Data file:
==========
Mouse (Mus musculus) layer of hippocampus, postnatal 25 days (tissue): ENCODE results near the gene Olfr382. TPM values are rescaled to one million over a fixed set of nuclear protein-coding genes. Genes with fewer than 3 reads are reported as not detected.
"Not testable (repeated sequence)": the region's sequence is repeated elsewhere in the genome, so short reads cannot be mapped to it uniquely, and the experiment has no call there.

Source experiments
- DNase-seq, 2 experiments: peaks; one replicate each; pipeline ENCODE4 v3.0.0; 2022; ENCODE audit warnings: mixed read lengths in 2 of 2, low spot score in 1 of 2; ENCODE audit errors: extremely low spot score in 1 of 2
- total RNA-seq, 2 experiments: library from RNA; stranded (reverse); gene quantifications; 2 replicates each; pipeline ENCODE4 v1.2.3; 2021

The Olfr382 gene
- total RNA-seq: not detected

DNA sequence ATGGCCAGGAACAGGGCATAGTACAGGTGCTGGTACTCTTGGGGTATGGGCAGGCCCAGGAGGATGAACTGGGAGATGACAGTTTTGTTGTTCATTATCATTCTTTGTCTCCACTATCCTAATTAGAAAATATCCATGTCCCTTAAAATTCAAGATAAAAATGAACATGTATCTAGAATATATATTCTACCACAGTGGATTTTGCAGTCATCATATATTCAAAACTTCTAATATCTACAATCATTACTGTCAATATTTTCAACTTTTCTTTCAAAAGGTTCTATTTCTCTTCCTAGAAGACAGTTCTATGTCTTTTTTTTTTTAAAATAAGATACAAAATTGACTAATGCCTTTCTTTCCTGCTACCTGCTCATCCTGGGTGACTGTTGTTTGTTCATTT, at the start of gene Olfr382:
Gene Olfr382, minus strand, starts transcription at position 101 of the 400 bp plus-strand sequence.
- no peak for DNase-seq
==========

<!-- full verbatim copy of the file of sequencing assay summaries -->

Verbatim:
Mouse (Mus musculus) layer of hippocampus, postnatal 25 days (tissue): ENCODE results near the gene Olfr382. TPM values are rescaled to one million over a fixed set of nuclear protein-coding genes. Genes with fewer than 3 reads are reported as not detected.
"Not testable (repeated sequence)": the region's sequence is repeated elsewhere in the genome, so short reads cannot be mapped to it uniquely, and the experiment has no call there.

Source experiments
- DNase-seq, 2 experiments: peaks; one replicate each; pipeline ENCODE4 v3.0.0; 2022; ENCODE audit warnings: mixed read lengths in 2 of 2, low spot score in 1 of 2; ENCODE audit errors: extremely low spot score in 1 of 2
- total RNA-seq, 2 experiments: library from RNA; stranded (reverse); gene quantifications; 2 replicates each; pipeline ENCODE4 v1.2.3; 2021

The Olfr382 gene
- total RNA-seq: not detected

DNA sequence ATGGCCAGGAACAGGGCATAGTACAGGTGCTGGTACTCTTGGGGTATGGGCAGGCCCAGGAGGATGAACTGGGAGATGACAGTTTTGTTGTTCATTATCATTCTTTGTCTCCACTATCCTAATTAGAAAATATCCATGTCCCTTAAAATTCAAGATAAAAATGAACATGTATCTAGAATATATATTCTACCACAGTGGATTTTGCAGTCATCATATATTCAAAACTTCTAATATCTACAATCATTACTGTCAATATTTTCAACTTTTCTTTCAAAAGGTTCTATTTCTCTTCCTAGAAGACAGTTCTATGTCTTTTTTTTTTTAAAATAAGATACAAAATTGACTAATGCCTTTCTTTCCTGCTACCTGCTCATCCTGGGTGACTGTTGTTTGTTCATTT, at the start of gene Olfr382:
Gene Olfr382, minus strand, starts transcription at position 101 of the 400 bp plus-strand sequence.
- no peak for DNase-seq